A Christian human rights activist who specialises in Hong Kong affairs has commended the UK Government for its role in protecting Hong Kong residents.
Around 300,000 people are expected to leave Hong Kong for Britain under a new visa route this weekend. From Sunday, those with British National status can move to the UK and apply for citizenship after five years.
The government agreed to open its borders in response to Beijing's controversial national security law, which was introduced in the former British colony last year.
But on Friday, the Chinese government retaliated and said it will no longer recognise the British National (Overseas) passport (BNO) as a valid travel document or form of identification.
Benedict Rogers, co-founder of Hong Kong Watch, told Premier Christian News: “There was a sense among Hongkongers that Britain, given our history with Hong Kong, has a moral and actually legal responsibility under the terms of the Sion- British Joint Declaration [to Hong Kong residents].
“And there was a sense, until last summer, that Britain had rather walked away from that and was not living up to its obligations to defend Hongkongers. I think the British government has kind of come good on it now with this, admittedly last minute, but very bold and courageous and historic offer.
“I think the relationship between Britain and the people of Hong Kong is enhanced, but clearly between the governments there's a lot of strain at the moment.”
China’s move comes amid a bitter feud with the UK Government over the plan to allow 5.4 million Hong Kong residents a route to residency and eventual citizenship.
Demand soared last year after Beijing imposed the sweeping new national security law following months of pro-democracy protests.
Chinese foreign ministry spokesperson Zhao Lijian told reporters at a daily briefing: "The British side's attempt to turn a large number of Hong Kong people into second-class British citizens has completely changed the nature of the two sides' original understanding of BNO (British National Overseas).
"This move seriously infringes on China's sovereignty, grossly interferes in Hong Kong affairs and China's internal affairs, and seriously violates international law and the basic norms of international relations.
Rogers said China’s announcement has some unsettling consequences for Hongkongers.
“It means if they wanted to visit China, they wouldn't be able to on that [British National Overseas] passport,” he said.
“So essentially, it means that those who have that passport, once they're out of Hong Kong, will not be able to not only visit China, but would not be able to go back to Hong Kong to visit on that passport.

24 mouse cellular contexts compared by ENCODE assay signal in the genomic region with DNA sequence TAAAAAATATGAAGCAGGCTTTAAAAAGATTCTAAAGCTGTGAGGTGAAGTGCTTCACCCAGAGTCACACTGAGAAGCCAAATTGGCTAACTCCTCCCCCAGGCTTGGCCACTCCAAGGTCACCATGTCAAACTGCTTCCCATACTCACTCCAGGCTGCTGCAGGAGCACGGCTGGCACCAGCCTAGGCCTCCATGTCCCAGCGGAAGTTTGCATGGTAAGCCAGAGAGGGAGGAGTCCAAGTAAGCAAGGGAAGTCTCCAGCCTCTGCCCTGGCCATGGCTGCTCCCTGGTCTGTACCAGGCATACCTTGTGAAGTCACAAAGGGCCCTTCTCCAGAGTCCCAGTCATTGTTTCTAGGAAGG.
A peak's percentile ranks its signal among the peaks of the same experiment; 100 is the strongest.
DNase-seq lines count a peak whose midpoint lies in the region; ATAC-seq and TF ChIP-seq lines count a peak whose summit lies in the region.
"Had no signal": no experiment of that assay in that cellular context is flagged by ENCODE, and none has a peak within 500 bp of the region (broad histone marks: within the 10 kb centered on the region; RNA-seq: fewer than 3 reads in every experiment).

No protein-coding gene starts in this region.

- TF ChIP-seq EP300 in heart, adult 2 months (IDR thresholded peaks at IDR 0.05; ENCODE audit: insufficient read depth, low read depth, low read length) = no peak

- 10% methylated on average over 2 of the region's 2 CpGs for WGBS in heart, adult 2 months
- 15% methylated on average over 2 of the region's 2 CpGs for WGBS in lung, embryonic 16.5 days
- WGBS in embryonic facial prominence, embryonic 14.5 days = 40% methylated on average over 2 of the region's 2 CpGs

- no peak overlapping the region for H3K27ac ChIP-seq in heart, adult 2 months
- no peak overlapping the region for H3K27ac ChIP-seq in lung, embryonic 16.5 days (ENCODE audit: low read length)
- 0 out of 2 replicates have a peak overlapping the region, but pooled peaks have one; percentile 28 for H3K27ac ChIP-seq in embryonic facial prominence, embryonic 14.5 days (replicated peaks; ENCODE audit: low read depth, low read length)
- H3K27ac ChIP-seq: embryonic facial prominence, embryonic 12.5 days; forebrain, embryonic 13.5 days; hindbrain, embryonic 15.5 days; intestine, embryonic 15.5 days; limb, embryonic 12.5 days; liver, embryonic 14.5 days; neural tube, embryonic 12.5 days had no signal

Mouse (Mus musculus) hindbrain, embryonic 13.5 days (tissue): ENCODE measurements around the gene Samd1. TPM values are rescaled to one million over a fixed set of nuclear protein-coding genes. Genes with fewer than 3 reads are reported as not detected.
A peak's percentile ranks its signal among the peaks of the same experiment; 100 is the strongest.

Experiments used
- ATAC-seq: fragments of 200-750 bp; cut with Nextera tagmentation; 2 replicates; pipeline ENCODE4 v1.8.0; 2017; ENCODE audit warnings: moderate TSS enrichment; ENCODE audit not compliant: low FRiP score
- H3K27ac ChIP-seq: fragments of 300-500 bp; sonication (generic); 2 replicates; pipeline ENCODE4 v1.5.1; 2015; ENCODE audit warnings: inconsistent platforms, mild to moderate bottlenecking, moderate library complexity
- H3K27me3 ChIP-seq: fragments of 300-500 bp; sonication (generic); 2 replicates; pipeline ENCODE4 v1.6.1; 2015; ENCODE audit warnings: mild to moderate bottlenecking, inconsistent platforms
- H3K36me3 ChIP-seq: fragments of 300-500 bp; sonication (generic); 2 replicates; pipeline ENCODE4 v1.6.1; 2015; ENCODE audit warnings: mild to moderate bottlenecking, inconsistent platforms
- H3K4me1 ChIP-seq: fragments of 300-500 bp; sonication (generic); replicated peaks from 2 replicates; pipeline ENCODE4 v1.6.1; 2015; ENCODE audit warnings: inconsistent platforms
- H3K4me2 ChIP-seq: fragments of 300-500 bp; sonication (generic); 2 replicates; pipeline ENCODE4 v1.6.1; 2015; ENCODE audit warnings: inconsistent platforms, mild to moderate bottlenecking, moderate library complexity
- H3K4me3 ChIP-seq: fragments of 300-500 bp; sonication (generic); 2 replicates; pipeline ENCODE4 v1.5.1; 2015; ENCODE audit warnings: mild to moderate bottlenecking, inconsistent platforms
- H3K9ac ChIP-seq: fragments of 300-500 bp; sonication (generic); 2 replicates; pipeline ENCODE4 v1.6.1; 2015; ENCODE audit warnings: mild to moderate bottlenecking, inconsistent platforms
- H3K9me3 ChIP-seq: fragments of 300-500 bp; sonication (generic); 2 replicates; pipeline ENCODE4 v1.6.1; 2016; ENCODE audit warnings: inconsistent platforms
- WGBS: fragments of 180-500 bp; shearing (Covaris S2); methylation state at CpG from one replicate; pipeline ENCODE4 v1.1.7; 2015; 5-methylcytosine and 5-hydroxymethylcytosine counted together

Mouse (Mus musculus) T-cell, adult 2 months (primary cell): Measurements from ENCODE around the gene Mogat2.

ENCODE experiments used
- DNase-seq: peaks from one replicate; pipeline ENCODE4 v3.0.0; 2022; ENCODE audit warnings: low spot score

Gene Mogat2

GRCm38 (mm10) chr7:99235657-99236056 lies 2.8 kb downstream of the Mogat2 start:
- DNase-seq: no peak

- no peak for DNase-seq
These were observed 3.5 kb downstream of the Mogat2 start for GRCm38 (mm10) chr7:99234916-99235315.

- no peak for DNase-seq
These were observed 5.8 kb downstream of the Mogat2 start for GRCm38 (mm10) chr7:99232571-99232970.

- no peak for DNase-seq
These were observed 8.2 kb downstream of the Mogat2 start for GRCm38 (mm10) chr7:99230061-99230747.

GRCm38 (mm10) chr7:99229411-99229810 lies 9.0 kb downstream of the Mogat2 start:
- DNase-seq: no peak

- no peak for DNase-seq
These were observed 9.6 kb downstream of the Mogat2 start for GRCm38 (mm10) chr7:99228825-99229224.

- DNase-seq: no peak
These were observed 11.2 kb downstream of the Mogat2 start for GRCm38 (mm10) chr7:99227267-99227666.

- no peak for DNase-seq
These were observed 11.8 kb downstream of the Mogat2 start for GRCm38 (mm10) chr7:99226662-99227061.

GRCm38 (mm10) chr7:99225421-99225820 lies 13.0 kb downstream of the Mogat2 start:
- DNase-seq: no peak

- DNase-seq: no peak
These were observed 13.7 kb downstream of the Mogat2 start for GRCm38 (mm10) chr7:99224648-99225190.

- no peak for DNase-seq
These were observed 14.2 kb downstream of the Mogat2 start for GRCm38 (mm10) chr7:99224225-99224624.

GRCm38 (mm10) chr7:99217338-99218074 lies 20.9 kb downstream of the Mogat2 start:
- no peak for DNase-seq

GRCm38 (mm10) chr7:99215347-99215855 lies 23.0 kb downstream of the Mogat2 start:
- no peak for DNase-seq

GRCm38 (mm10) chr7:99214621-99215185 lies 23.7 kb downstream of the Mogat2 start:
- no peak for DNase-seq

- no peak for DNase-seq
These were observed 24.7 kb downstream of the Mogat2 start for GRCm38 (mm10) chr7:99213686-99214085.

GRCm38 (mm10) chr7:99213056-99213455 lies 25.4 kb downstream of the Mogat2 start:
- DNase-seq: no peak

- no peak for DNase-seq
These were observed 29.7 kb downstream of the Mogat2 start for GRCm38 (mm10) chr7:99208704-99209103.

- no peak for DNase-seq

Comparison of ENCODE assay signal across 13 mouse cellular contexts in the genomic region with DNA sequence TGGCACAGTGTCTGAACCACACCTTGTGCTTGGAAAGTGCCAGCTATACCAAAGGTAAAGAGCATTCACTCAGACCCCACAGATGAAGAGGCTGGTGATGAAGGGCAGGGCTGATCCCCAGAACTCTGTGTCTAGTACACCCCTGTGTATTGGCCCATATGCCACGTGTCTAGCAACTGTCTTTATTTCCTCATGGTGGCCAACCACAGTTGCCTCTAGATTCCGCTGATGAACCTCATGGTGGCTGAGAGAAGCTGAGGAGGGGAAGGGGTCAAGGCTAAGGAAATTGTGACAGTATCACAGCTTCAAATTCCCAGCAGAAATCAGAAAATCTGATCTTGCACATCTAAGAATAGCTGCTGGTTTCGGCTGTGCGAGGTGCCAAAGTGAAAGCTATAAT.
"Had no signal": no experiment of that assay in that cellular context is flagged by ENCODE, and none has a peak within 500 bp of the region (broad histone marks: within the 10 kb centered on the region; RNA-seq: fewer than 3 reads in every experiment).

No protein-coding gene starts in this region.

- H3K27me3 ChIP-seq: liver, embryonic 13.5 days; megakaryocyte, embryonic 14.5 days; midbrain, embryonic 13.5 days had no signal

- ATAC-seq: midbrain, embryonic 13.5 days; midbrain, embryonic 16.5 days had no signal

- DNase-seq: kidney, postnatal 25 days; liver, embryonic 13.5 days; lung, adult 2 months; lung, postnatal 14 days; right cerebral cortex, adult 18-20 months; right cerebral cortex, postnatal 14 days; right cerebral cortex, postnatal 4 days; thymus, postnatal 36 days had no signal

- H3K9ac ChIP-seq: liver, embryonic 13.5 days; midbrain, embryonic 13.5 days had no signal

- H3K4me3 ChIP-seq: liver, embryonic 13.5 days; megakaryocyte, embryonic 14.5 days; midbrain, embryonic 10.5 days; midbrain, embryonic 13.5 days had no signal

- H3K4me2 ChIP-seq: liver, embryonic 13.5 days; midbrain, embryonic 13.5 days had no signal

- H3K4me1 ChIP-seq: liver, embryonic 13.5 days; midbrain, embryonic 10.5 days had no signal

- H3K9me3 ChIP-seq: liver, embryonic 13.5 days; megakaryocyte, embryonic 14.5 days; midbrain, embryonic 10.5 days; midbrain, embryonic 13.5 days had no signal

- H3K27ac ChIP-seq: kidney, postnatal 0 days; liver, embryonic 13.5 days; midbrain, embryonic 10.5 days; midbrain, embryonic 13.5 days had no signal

“And it also effectively means that until they eventually secure British citizenship, they're effectively stateless. There'll be in the UK, but they won't really be able to travel to anywhere where China has influence because it doesn't recognise that passport.”
Many Hongkongers carry multiple passports and it is unclear what if anything the Chinese government could do to prevent people entering the UK through the BNO visa plan.
As further protection of personal privacy, a mobile phone app will allow applicants to download their biometric information without having to been seen visiting the British visa office.
Rogers said Hongkongers who choose to move to the UK will do so because they’re “politically active and feel a sense direct danger because of the political situation in Hong Kong”.
He added others may not feel in immediate danger, but “have a sense that Hong Kong has no future, given the political repression, and they want a better future for themselves or for their children”.
The BNO passport was originally a disappointment for Hongkongers when it was first offered ahead of the former British colony's handover to Chinese rule in 1997.
At the time, it offered only the right to visit for six months with no right to work or become a full citizen. Applicants had to have been born before the handover date.
However, pressure grew to expand such privileges as China increasingly cracked down on civil and political life in Hong Kong in what critics say violates China's commitment to maintain the city's separate way of life for 50 years after the handover.
China first declared the 1984 Sino-British Declaration setting out the handover arrangements null and void despite its recognition by the United Nations, then imposed a national security law on the territory after the city's legislature was unable to pass it on its own.
"I am immensely proud that we have brought in this new route for Hong Kong BNOs to live, work and make their home in our country," Prime Minister Boris Johnson said in a statement.
"In doing so we have honoured our profound ties of history and friendship with the people of Hong Kong, and we have stood up for freedom and autonomy - values both the UK and Hong Kong hold dear."
Listen to Premier's interview with Benedict Rogers here: